Jimmy Shaw, guitarist of the Canadian indie rock band Metric, has a love/hate relationship with waiting.
Getting his start at The Juilliard School in New York, Shaw went from performing classically, to learning how to produce to meeting Emily Haines and starting the band.
Producing is a passion he said he’s always had but developed further out of a growing disdain for staying stagnant.
“All the things we do outside the music itself was born out of the necessity of not waiting for other people,” Shaw said. “Our organization is very nimble and quick to be able to do things we want to do.”
Metric’s takeover arguably began with its hits “Help I’m Alive” and “Gold Guns Girls” off of its album “Fantasies” in 2009, which was self-produced by Shaw. He said the band didn’t think about following up the album when writing “Synthetica.” Instead, the group waited until the songs came to them.
“I think we just followed the sound because musically, we were interested in it,” he said. “It was very much about going in the studio and starting off with ‘Fantasies’ and going through exploration and waiting for things to feel new.”
With Shaw receiving a Producer of the Year award from the Juno Awards in 2013 for songs “Breathing Underwater” and “Youth Without Youth,” that “new” sound may have just been achieved.
It’s been more than a year since Metric’s “Synthetica” was released, but the band continues to promote it on a support tour with Paramore.
Shaw said as Metric wrapped up the album’s original tour, it sat and waited, thinking about the next step. Shaw said he “didn’t want to let [the album] sit and die out.”
When Paramore asked Metric to join on its tour, the band jumped at the opportunity.
“It didn’t feel like we could do the same tour again,” Shaw said. “We needed to do something different and switch it up a bit. It made a lot of sense to us. We felt like [Hayley Williams’] fans would react very much to our music.”
That reaction stems from a combination of sound, networking, exposure and social media.
With Metric being about 15 years old, the group was able to see music’s technological revamp with its own songs. With its first album “Grow Up and Blow Away,” which was released in 2001, to “Fantasies” in 2009 and “Synthetica,” its latest project released in 2012, Shaw saw the YouTube hits and iTunes downloads climb.
“It was a bizarre transition,” Shaw said. “We lived through this transition. We went from a time where a record existed only physically to now digitally. It’s really changed a musician’s perspective.”
Now, Shaw said, it’s about maintaining and dominating a social media presence, which can sometimes compromise a band’s sound, though he said he feels Metric hasn’t fallen into that trap.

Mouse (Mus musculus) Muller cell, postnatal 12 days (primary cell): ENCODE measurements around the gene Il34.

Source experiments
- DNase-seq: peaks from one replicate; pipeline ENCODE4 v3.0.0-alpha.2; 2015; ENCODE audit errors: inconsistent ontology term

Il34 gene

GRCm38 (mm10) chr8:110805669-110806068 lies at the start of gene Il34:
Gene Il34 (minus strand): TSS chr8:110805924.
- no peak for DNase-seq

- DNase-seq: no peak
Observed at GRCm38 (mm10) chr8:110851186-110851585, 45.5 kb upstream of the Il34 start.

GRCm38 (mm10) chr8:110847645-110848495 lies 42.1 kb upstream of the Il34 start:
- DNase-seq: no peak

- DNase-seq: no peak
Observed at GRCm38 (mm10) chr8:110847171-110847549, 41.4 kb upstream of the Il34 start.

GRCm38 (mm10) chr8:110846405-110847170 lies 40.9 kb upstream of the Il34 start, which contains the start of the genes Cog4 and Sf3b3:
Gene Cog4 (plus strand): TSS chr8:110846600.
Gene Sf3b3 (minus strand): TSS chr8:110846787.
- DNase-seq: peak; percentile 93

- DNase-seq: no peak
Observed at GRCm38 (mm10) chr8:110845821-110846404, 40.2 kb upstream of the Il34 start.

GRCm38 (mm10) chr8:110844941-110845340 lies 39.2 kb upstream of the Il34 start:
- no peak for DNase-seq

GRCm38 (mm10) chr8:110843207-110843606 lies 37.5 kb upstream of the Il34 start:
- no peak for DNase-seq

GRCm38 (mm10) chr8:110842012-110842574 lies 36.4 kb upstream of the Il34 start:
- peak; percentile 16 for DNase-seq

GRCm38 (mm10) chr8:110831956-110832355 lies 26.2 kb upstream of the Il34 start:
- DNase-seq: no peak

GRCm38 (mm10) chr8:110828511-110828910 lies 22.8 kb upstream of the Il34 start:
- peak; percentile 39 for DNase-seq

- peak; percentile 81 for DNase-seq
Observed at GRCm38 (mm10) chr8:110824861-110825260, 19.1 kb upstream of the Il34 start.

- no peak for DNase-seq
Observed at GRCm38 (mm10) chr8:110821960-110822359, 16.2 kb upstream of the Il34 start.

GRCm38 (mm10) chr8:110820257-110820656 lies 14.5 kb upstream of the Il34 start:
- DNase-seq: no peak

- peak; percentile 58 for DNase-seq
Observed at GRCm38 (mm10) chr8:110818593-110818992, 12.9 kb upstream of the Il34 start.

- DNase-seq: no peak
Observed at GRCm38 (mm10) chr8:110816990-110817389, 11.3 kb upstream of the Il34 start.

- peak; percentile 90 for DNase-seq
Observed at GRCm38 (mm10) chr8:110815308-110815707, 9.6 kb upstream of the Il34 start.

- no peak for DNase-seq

“Now, you have to be a public figure of all kinds,” he said. “It’s not enough to play an instrument or write songs anymore.”
Shaw is classically trained from his attendance at The Juilliard School, where he also performed with the New York Philharmonic Orchestra. It was there that he eventually grew tired of playing classically, realizing it was worthwhile but might not be for him.
“For the most part, for me it was based to do a desire that had a lot of freedom,” Shaw said. “I wanted to do something that you could use music that could express feeling. I wanted to write, I wanted to create.”
Along with writing and creating with Metric, Shaw is also known for his work with Broken Social Scene, a collaborative indie rock effort that includes up to 19 members. The musicians that perform with Broken Social Scene also have other projects to their names and include members of Stars and Leslie Feist, among other big names in indie rock.
Shaw and Haines, Metric’s lead singer, keyboardist and co-songwriter, joined Broken Social Scene at a time when it was transitioning from an instrumental sound to the sound its known for today, though their involvement has died down with the pursuit of Metric’s own ambitions.
“It was very much an amorphous blob of indie rock,” Shaw said. “Anything could happen at any moment. As it went on over the years, it became difficult to maintain that level of chaos.”
However, Shaw said he valued the time spent with the supergroup and that it was “totally rewarding getting together with those people.”
Though he tries not to let the fame get to his head, Shaw said there are moments when he looks around at the members of Stars, Tokyo Police Club and Leslie Feist and is glad to call “those people” his friends.
Shaw will be performing alongside his new friends in Hellogoodbye and Paramore on Friday at the Susquehanna Bank Center.
Patricia Madej can be reached at email@example.com.